Editorial Roundup: United States
Excerpts from recent editorials in the United States and abroad:
The Washington Post on bank bailouts
Over the weekend, the United States suffered the second- and third-largest bank failures in the country’s history. This wasn’t supposed to happen. A slew of protections were put in place after the financial crisis 15 years ago to prevent a repeat of big banks collapsing and nearly taking down the whole banking system with them.
But, once again, the federal government had to step in on Sunday evening with what amounted to a bailout of Silicon Valley Bank and Signature Bank — along with a bazooka of aid to prevent more banks from collapsing on Monday. It’s welcome news that the dramatic action appears to have prevented other regional banks from toppling, too, though no one should be pleased about the situation. Bankers were once again taking unwise risks, and regulators were once again too lax.
There’s more to learn about all the mistakes that led to this moment, but it’s already obvious midsize financial institutions need additional scrutiny. What is now apparent is that the list of “too big to fail” banks is far longer than most assumed. Congress and regulators have to face this new reality and rapidly adjust. Silicon Valley Bank was the nation’s 16th largest with about $200 billion in assets, and Signature Bank was the 30th largest with about $110 billion in assets.
These banks put profit over prudence. Silicon Valley Bank courted start-ups and venture capital money. Signature Bank wanted to be a player in crypto and real estate. Both had a heavy reliance on high-risk clients with many deposits well over $250,000, which is supposed to be the upper limit for insurance from the Federal Deposit Insurance Corporation. On top of that, Silicon Valley Bank heavily bought assets that sank in value as the Federal Reserve hiked rates to fight inflation. When depositors attempted to rapidly withdrawal $42 billion on Thursday, the bank had no option but to sell those assets at a deep loss. The institution was poorly managed, but this kind of stunning loss of confidence would be difficult for even one that was better run to handle.
Its executives were fired, and shareholders were wiped out, but the FDIC, the Fed and the Biden administration calculated they had no choice but to make all of Silicon Valley Bank’s depositors whole. Among them were companies such as Roku and Roblox, which might have had to struggle to pay workers if they had lost their uninsured funds.
Then there was fear that panic might spread into a classic bank run if people and businesses suddenly withdrew money en masse from other midsize financial institutions. The risks to the broader economy and banking system turned out to be hefty. Meanwhile, tech luminaries — much like the banking heads in 2008 — were quick to call for government intervention. When the crisis came, some of the most vocal proponents of free markets in Silicon Valley were willing to set aside their libertarian principles to plead for help.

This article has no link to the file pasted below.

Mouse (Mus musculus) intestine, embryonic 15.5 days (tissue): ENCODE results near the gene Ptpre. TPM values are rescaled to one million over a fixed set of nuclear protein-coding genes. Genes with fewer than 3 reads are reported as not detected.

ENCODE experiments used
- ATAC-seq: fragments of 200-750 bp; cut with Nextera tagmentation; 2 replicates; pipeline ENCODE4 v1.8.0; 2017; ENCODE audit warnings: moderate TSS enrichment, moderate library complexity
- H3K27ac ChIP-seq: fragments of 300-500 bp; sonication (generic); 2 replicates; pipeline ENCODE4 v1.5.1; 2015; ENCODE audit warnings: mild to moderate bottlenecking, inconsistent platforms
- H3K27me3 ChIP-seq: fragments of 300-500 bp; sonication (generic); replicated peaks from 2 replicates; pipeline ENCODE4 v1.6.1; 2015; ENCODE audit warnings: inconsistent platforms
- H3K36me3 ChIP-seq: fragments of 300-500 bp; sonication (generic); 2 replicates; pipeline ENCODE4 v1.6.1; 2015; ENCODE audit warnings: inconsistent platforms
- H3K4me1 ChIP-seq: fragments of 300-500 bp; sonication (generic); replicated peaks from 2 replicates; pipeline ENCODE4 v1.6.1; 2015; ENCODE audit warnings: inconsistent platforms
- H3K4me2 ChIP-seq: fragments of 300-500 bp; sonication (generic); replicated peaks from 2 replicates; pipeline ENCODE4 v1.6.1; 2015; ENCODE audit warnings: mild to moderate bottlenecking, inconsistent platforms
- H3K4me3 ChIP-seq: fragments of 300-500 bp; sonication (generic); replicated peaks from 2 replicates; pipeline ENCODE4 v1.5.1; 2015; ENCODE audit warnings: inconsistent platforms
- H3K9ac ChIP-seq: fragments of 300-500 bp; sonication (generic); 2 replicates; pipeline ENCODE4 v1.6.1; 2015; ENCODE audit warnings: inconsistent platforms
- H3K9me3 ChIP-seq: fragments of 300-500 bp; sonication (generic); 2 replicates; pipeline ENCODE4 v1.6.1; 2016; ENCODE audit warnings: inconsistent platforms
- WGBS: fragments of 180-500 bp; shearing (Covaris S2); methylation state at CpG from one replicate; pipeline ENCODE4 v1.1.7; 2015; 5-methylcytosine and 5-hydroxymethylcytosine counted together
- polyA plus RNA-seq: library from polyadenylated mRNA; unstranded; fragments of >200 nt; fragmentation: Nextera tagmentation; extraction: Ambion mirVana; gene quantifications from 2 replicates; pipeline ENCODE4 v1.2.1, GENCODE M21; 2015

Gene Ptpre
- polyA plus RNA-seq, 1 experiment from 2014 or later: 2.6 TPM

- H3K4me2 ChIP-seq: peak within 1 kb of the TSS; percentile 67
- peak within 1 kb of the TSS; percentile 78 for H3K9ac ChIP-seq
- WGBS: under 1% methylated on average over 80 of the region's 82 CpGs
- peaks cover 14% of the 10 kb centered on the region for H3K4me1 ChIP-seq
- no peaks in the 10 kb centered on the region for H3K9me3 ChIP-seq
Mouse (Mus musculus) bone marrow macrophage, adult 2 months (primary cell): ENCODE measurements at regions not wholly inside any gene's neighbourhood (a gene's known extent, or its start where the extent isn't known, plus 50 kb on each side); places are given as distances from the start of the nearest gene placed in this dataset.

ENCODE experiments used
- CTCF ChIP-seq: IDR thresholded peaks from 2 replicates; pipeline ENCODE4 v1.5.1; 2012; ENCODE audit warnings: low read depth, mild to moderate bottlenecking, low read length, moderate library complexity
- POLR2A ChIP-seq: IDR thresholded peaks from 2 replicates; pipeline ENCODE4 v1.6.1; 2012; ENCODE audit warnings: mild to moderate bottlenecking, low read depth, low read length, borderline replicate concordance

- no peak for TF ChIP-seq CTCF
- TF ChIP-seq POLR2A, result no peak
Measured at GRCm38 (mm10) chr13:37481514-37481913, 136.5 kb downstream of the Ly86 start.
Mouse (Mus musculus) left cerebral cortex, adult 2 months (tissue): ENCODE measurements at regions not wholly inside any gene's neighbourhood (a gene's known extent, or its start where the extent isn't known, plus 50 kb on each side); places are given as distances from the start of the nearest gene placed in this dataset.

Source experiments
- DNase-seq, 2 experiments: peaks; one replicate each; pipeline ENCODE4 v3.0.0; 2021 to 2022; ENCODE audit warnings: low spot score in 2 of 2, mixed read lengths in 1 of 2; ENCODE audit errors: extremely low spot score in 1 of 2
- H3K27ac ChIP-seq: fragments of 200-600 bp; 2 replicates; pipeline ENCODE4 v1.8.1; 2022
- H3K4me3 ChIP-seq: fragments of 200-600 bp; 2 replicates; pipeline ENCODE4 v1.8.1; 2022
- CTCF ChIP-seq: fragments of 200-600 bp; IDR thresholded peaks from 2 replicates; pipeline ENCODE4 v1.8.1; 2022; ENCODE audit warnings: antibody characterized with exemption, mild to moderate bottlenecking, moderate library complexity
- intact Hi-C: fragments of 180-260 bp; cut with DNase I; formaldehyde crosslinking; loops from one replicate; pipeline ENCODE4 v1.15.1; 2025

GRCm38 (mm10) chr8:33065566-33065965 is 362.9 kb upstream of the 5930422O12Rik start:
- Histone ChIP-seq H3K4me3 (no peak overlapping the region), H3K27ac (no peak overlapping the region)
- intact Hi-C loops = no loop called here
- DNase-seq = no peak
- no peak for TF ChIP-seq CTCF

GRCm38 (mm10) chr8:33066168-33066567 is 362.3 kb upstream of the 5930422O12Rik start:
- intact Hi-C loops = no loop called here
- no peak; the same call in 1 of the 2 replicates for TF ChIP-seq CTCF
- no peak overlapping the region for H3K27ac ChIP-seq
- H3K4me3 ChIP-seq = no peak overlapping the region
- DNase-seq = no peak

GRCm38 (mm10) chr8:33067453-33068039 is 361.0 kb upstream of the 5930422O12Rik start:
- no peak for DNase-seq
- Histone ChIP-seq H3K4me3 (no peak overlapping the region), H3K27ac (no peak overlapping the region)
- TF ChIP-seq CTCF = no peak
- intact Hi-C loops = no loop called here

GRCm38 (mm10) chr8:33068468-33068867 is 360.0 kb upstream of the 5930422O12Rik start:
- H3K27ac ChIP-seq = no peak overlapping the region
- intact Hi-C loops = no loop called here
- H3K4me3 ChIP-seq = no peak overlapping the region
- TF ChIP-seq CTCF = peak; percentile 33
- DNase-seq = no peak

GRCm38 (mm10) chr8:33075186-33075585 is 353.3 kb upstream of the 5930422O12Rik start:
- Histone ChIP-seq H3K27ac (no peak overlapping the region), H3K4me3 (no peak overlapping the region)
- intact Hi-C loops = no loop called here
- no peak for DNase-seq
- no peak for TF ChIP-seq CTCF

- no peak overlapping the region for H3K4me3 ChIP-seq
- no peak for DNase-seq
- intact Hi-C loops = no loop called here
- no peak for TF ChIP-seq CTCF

Taxpayers were not on the hook for this bailout. Regulators used money from fees that banks pay to the FDIC. But a dicey precedent was set over the weekend that all deposits — of any size — would be treated as though they were insured. Banks won’t like it, but this new environment will likely require higher fees so the pot of emergency funding at the FDIC remains large enough going forward. If it is not, taxpayers could indeed have to step in directly as that fund is backed by the full faith and credit of the U.S. government.
As the panic subsidies, there will inevitably be more scrutiny of bank regulators, especially the Fed. Over the weekend, the Fed once again created a massive emergency lending program for the financial system virtually out of thin air. Yes, the quick actions were a key reason other banks that were under intense pressure, such as First Republic Bank, were able to stabilize. But members of Congress have to ask: Why is the Fed so often having to rescue the financial system? Surely, there are better ways to prevent these problems from happening in the first place.
It’s unclear exactly where the pitfalls were precisely, but the fact that small and midsize banks face light scrutiny needs to be addressed. The Dodd-Frank financial oversight law enacted enhanced supervision and annual stress tests for banks with $50 billion or more in assets. In 2018, Congress — with bipartisan support — voted to lift that threshold to $250 billion in assets, a move the Editorial Board said was a mistake. As he signed the bill into law, President Donald Trump praised it as “a big deal for our country.” Silicon Valley Bank chief executive Greg Becker was among the loudest voices calling for the rollback of regulations on banks like his. He said his institution didn’t pose a systemic risk. That turned out to be false.